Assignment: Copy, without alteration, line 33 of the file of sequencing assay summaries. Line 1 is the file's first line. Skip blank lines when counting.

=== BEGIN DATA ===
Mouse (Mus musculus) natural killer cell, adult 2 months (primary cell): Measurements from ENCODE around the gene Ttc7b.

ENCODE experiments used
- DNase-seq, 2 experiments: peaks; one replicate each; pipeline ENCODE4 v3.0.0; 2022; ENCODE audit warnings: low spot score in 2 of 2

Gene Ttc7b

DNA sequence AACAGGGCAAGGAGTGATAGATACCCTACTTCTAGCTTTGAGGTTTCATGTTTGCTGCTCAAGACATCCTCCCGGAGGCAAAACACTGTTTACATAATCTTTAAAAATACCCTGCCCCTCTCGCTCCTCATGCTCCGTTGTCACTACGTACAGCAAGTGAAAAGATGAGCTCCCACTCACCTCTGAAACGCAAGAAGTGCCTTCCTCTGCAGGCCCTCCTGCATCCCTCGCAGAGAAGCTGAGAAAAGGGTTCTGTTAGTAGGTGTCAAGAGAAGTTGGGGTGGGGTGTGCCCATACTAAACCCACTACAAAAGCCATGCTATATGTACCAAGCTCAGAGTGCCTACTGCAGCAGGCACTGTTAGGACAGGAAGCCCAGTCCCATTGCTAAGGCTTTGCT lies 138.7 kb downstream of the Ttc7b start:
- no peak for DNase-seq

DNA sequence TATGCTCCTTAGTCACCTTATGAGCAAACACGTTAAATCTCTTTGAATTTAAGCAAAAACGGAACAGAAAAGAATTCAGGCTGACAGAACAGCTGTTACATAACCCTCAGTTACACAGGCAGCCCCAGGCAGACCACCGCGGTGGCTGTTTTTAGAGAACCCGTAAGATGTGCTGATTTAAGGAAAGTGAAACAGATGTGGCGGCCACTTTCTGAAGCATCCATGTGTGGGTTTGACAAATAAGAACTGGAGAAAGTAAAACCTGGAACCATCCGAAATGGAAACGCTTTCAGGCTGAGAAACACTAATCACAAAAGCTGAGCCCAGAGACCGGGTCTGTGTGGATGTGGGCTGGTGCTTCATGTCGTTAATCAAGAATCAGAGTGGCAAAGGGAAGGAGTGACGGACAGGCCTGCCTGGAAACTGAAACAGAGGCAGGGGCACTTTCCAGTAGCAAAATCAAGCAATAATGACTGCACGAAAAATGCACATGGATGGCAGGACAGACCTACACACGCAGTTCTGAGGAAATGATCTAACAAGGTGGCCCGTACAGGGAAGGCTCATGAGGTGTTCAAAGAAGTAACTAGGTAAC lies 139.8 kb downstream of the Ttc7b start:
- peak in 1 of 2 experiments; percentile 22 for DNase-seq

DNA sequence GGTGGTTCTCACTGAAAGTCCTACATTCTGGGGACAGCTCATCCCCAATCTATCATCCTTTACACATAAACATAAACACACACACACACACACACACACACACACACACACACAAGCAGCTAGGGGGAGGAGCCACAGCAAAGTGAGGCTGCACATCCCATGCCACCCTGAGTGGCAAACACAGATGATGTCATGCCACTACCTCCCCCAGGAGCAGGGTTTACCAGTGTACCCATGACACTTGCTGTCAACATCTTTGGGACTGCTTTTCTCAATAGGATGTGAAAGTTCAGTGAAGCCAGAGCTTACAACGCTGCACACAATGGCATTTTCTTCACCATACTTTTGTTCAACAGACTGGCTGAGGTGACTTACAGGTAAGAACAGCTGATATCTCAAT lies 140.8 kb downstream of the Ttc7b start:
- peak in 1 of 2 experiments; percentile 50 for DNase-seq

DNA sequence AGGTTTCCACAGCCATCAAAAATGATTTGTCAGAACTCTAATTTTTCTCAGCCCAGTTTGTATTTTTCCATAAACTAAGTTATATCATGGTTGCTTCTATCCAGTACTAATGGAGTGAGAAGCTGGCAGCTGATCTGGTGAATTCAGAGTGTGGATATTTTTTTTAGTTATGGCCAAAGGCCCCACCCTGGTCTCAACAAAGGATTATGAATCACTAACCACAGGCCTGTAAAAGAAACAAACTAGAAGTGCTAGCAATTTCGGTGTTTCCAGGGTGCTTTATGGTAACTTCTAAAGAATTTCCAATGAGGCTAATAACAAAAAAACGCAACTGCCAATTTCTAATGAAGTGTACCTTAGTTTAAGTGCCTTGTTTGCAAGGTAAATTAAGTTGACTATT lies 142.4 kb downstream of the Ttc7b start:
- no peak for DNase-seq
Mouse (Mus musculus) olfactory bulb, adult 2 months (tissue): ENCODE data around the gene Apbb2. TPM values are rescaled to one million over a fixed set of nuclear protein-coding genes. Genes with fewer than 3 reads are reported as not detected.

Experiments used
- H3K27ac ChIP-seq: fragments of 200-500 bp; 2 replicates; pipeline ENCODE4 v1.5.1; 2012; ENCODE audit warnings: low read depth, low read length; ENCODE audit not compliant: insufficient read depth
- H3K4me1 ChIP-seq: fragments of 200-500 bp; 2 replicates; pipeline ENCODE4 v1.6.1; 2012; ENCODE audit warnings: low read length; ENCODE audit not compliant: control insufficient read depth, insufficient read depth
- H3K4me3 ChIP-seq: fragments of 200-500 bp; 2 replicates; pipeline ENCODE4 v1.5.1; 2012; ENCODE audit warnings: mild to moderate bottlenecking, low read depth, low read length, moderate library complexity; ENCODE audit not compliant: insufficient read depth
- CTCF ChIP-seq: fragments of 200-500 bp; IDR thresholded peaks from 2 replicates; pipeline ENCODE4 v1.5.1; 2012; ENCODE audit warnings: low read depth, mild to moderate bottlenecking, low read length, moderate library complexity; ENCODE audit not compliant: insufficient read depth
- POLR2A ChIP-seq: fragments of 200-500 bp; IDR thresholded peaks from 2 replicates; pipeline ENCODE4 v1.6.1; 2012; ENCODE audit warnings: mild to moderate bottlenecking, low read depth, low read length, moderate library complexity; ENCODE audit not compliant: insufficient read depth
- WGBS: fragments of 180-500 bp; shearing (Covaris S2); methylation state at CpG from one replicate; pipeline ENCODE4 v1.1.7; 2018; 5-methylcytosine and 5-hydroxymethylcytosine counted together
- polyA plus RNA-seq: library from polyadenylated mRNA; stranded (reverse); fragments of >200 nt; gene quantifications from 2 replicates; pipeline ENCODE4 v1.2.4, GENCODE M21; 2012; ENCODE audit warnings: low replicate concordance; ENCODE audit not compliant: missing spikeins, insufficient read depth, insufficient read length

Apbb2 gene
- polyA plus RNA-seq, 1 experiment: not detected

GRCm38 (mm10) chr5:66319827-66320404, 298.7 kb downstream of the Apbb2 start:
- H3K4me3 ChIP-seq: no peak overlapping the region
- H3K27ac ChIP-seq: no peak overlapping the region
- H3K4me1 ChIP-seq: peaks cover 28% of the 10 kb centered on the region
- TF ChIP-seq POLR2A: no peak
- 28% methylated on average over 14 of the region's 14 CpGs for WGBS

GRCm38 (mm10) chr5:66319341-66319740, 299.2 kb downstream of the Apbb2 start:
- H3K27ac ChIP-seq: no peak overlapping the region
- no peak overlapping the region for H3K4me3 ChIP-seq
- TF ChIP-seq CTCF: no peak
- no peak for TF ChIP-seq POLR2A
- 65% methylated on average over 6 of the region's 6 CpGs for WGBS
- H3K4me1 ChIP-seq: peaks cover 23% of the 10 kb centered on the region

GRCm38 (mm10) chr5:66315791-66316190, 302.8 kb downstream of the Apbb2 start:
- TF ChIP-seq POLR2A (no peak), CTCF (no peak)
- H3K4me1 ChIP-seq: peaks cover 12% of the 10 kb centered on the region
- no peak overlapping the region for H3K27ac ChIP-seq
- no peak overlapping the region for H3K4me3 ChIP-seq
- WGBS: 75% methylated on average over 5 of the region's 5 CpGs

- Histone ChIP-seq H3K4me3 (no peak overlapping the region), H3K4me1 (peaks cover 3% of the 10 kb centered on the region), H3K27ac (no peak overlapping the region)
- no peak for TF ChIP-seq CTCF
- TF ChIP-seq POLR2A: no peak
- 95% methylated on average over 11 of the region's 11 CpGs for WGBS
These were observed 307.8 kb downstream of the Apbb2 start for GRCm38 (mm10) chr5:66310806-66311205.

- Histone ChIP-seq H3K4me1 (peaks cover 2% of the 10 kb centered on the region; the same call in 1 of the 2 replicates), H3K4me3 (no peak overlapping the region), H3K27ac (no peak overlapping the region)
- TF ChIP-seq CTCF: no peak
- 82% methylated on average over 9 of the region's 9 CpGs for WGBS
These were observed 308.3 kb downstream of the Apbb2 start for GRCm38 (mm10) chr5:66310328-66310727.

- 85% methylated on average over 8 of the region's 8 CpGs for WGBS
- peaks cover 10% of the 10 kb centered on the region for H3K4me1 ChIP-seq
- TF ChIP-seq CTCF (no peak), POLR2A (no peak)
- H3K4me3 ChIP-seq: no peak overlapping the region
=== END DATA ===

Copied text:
- TF ChIP-seq CTCF: no peak